By Dr Zeba Hisam
TEN days ago I started feeling a peculiar pain in the scapular region of my back. It was localised at one point and was constant. It didn’t seem to be the routine muscular pain that I get after vigorous home chores. I took an analgesic but it didn’t go away. I was perplexed as to what it could be.
The mystery was solved after four days when some papular rashes appeared in a line at the same site. I made my diagnosis. It was Herpes Zoster which is termed Shingles in popular parlance. Yet I went to the skin ward of the Karachi Civil Hospital to confirm my diagnosis. And the doctors there endorsed it and put me on antiviral acyclovir tablets five times a day.
I am not going to college where I teach. Neither do I attend my clinics at the hospital where I work.What is Herpes Zoster (shingles)?
After the primary infection of varicella ( chicken pox), generally in childhood, the virus remains dormant in the cranial nerve sensory ganglia and spinal dorsal root ganglia. In about 10-30 per cent of persons affected by chicken pox, the latent varicella zoster virus reactivates itself as Herpes Zoster (shingles). Herpes zoster usually occurs in adults, but cases have also been reported in children. Skin lesions resemble those of chicken pox. Pain is severe and commonly precedes the appearance of the rash. Lesions follow a dermatomal distribution, with thoracic and lumbar roots being the most common. But lesion can also occur on the face, eye and ear involving cranial nerve roots.
It is more severe in people above 60 years. Its treatment is with antiviral drug. Therapy should start within 72 hours of the onset of the lesions and be continued for 7 days or until the lesions crust over. Antiviral therapy reduces the duration of herpetic lesions and associated episodes of acute pain. So it is very important to consult a doctor urgently if any skin lesion arises on the body.
Secondary bacterial superinfection can occur as a complication and post herpetic neuralgia (severe nerve pain persisting after shingles are over) occurs in 60-70 per cent of patients needing prolonged treatment with drugs that reduce nerve pain (not the usual pain killers)!
For shingles contact precautions are sufficient (not like chicken pox, which is airborne and contact isolation is recommended). In shingles only the lesions are contagious and so direct contact with the areas affected by lesions should be avoided.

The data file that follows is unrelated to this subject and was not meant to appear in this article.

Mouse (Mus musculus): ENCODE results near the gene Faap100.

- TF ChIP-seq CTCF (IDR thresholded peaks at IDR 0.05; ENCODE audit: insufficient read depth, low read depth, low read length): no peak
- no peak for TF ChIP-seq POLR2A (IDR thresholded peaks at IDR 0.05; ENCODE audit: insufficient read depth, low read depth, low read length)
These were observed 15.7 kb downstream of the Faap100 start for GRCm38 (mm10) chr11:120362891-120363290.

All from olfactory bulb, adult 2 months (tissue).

Health care workers with Herpes Zoster should be withdrawn from work until lesions are crusted.
Herpes Zoster can be prevented by a vaccine which should be given to healthy adults because it reduces the incidence of the disease and post herpetic neuralgia.
I am experiencing severe constant sharp pain with itching and burning sensations but I restrain myself from scratching. I am happy that it gives me a better comprehension of how my patients suffer from aches and pains when they are not well. Correct diagnosis is also a blessing that enables us to provide the appropriate treatment.
I remember an elderly female patient who came to me once with chest pain. She had consulted many doctors who advised an ECG and chest X-rays but she got no relief from any medication. When she came to me with piles of her test reports and prescriptions, I examined her on the couch where I asked her to lie down. When I exposed the area of her pain I found papular rashes of Herpez Zoster under her right breast.
I have seen a patient with abdominal pain who was advised an ultrasound of the entire abdomen. The physician did not even examine the site of the pain which had full blown rashes of Herpes Zoster!
I thank God that my diagnoses was made early! I was just wondering what a miraculous blessing it is to have my old mother with me. She is here to look after me when I am myself over 50 years of age! She applies acyclovir ointment on the lesions on my back with gloves on without being scared that it is contagious! She suggested to me to get branches of the Neem tree that I have kept in a bucket filled with water in the bathroom. I take one Neem twig daily and rub it lightly on my lesions and I find it so soothing and comforting to relieve my pain temporarily!
I do all my household work per routine. I wake up early at the same time as I have done all my working life. I do not consider myself sick as I have no fever or other complaints. I am able to work at home. Many activities that I had no time to do due to my hospital and college routine are now being attended to. So here is a golden opportunity to catch up on what I had always planned to do. I have made an album of Eid photos yesterday. I organised my drawers, documents, cupboards and cabinets before that. I enjoy going through the beautiful collection of books in my library. I enjoy listening to wonderful music by Beethoven and Mozart! Right now I am listening to Ghalib’s poetry and Ammi is knitting a sweater for Mustafa (my niece’s son)!
The other blessing I am grateful for are my loving brothers, bhabis and sisters who bring me cooked food every now and then. So I have a lot of cooked food in the fridge and I don’t have to cook! I had an urge to eat some sweet dish and I asked my bhabis and two of them brought my favourite pudding and sewiyyan! Ammi says that she would have scolded me for eating these but she feels I am suffering so she does not argue and let me eat everything! As soon as I am fine again, I will take care of my diet and exercise! But right now I feel justified in indulging in eating! So it’s nice to be treated like that!
1 October 2016
The writer is a consultant physician at Zubaida Medical Center and Head of Department of Physiology at Fatima Jinnah Dental College, Karachi.